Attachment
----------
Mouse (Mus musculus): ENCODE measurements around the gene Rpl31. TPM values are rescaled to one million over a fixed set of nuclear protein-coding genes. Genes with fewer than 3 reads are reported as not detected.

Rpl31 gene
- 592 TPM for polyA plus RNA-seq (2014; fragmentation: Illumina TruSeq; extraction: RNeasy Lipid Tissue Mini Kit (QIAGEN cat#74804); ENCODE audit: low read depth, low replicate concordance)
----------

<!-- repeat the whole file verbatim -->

Mouse (Mus musculus): ENCODE measurements around the gene Rpl31. TPM values are rescaled to one million over a fixed set of nuclear protein-coding genes. Genes with fewer than 3 reads are reported as not detected.

Rpl31 gene
- 592 TPM for polyA plus RNA-seq (2014; fragmentation: Illumina TruSeq; extraction: RNeasy Lipid Tissue Mini Kit (QIAGEN cat#74804); ENCODE audit: low read depth, low replicate concordance)